In the late 1960s, there was another kind of bus war being waged in San Francisco. Each weekday, the working women who lived on the Westside boarded Muni to travel to the Financial District for their jobs as bank tellers, secretaries, and salesclerks. When they looked out the windows of the 6 Parnassus bus as it drove along Haight Street, what they saw put their conservative pantyhose in an intractable twist.
“Today, people are scared of young rich people displacing them,” says
historian Woody LaBounty. “Back then, they were worried about young poor people changing the culture.”
The women were alarmed by the sight of what they described as dirty, naked hippies cavorting in the Upper Haight. They donned their hats and gloves and complained to the city.
“They were actually successful in getting Muni to divert the route off Haight Street,” says urban historian Christopher VerPlanck. “And it remains that way today.”
But as those ladies learned, when you cover your eyes, change still occurs—only you’re in the dark.
In SF, upheaval is as certain as the shifting of tectonic plates. Disruption—
a term appropriated by the latest round of people shaking things up—is a given. “Rapid change is seemingly in the genetic code of this city. It started in the mid-19th century, and it has occurred, layer upon layer, ever since,” says historian Shayne Watson.
The cycle is simple: People bring big ideas to town and act on them. Their actions take root and disrupt the status quo. Some get lucky (and maybe rich), some get upset (and maybe displaced), and life goes on. Until it starts again.
While the battle of offended secretaries versus naked hippies played out on Haight Street, a different kind of disruption was taking place among the society set. SF wasn’t just the counterculture capital, it was also becoming a global financial and business center, and the ranks of white-collar workers swelled. The established society folk—the Golden Circle—dismissed the new people as the jet set or the chrome circle.
“The Jet Set took off on the soaring Dow Jones averages,” wrote the late Frances Moffat, an author and wry observer of the scene. “They were the new people, the beautiful people, who took pride in the fact that they wore the newest clothes, went to the most fashionable ski slopes, and gave the best parties.”
Desperate to keep the interlopers out of the society columns—hallowed Golden Circle ground—Charles de Young Thieriot, the publisher of the San Francisco Chronicle, decreed that only “old families” should be mentioned there.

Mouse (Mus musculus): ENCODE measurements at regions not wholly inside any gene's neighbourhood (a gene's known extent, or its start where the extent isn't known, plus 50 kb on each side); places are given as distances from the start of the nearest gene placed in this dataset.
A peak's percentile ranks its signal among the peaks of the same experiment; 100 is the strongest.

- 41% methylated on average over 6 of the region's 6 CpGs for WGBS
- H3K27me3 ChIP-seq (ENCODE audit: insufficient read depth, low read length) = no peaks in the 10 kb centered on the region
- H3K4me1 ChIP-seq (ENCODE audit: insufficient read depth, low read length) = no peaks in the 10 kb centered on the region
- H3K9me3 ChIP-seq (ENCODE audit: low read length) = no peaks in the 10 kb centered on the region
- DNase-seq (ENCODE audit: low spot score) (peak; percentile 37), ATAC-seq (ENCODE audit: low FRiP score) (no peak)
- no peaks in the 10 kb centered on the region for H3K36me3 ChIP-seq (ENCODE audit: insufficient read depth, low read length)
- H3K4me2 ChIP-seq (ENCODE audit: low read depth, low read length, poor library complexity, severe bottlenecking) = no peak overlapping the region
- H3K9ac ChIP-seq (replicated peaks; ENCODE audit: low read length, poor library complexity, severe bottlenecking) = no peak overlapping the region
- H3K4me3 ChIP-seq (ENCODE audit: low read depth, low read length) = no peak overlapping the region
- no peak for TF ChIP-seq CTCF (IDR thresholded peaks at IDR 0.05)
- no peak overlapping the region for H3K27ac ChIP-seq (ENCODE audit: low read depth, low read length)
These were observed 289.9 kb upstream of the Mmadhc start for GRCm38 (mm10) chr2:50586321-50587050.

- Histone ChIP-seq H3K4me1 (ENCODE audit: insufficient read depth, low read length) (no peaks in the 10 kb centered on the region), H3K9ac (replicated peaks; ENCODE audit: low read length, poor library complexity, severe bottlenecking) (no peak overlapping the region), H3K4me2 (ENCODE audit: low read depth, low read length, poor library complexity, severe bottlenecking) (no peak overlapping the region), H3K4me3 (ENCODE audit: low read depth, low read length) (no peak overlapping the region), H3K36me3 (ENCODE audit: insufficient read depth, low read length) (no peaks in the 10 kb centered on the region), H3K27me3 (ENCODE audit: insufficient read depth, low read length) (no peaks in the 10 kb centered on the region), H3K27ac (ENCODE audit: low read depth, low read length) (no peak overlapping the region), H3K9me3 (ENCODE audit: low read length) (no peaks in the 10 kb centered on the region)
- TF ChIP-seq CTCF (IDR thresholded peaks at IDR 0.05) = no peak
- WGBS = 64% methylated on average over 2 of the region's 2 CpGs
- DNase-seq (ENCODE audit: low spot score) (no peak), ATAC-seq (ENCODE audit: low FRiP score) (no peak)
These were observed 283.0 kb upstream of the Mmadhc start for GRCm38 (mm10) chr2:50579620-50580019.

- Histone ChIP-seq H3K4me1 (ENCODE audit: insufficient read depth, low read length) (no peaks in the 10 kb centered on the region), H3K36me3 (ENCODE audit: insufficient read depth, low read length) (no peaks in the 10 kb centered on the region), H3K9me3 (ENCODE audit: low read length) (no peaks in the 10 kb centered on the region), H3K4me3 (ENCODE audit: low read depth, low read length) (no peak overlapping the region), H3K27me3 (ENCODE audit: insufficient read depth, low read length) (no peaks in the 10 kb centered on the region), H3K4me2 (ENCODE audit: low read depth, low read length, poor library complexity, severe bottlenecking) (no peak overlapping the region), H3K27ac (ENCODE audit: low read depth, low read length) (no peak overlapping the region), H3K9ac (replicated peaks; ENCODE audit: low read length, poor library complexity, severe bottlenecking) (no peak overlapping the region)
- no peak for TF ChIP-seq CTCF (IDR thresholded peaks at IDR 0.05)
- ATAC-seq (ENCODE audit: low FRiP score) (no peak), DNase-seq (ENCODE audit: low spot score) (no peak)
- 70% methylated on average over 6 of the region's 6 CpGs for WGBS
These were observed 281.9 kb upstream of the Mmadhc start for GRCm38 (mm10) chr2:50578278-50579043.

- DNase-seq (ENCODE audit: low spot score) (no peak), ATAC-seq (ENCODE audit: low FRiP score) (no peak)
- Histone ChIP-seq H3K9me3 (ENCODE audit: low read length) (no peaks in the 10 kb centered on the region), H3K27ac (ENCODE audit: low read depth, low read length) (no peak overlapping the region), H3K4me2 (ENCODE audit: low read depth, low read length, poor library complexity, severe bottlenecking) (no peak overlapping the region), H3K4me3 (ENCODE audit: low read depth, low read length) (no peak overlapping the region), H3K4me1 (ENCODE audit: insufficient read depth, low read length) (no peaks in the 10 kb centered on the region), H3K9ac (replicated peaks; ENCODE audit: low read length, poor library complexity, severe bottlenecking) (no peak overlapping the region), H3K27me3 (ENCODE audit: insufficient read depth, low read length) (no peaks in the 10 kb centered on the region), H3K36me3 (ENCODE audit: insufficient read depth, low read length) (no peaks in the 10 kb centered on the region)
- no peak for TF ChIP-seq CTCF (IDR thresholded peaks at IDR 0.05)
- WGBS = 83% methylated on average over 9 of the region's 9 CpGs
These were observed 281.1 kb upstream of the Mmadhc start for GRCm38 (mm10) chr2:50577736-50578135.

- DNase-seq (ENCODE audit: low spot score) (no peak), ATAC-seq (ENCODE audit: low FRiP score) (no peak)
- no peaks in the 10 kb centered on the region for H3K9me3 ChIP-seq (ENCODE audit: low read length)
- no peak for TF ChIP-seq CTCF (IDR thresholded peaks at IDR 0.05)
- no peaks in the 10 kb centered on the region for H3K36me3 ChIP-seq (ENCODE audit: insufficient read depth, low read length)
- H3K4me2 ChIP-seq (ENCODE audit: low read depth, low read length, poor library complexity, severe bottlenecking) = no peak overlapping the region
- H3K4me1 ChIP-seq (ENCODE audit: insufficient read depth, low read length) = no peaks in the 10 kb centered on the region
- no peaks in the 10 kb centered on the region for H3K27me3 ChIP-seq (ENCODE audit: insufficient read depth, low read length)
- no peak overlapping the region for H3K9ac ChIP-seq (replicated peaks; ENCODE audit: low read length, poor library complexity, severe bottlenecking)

“Sometimes [the Jet Set] tried to get into the established circles of society, but for the most part they didn’t need to,” writes Moffat. “They were like Gypsies camped outside the city gates. The rulers…looked down on them with disdain, but the rulers’ children were sneaking out the back gate to join their dancing.”
The Golden Circle’s luster was fading, but they didn’t see it coming.
This kind of social tension was familiar to the Golden Circle’s progenitors, but in their time, the shoe was on the other foot—and it was a muddy boot. In 1848, John Sutter’s mill foreman discovered gold near Coloma. Sutter wanted to keep the news quiet, but newspaper publisher Sam Brannan heard the rumors and rode his horse through SF yelling, “Gold, gold! Gold from the American River!”
In that year, 200 people lived here. Five years later, there were 36,000. By the end of the gold rush in 1855, more than 300,000 people had flooded into California. As one of Brannan’s descendants said to me, “Why didn’t Sam just keep his damn mouth shut?”
The pre-1848 settlers called themselves the Chivalry, and they belittled the newcomers as the Shovelry. But the ranks of the Shovelry happened to include some of the canniest merchants of their time: Levi Strauss turned tent canvas into tough pants for miners. James Folger was a carpenter who put down his hammer to sort through sacks of coffee by hand as they were unloaded from South American ships. Mark Hopkins, Charles Crocker, Collis Huntington, and Leland Stanford were dry goods merchants whoß joined forces to build and finance the first railroad to traverse the country. As Moffat writes, “The Chivalry disdained these men. But the Shovelry would before long push the Chivalry aside.”
Anthea Hartig, the director of the California Historical Society, finds the comparisons between the gold rush and the first and current tech booms startlingly similar. “There was a fast influx of people seeking to strike it rich and build industry, and after they did the city experienced what some considered a golden age.” Life in 1850s SF was often compared to the glory days of Greece and Rome.
That same sentiment has been repeated recently; the trailers for HBO’s Silicon Valley tout the area as “the cradle of innovation,” and in Forbes, Trevor Traina claims that SF is producing a second Renaissance. Some of these golden ages ended in a bust—and only time will tell how the current one will play out.
Gold miners, merchants, hippies, financiers, and technorati—they’re either the innovators or the invaders, depending on where you stand at a given moment in time.
“I’m sure none of these people considered themselves the trampling hordes,” says VerPlanck. “But when change happens, someone usually loses out.”
Back in 2000, Mayor Willie Brown put it in perspective saying, “People want San Francisco to stay the same as the day after they got here.”
Whatever happens next, one thing is certain in this city of societal quakes: It won’t stay the same, so you’ll need to keep your eyes open.
This article was published in 7x7's June 2014 issue. Click here to subscribe.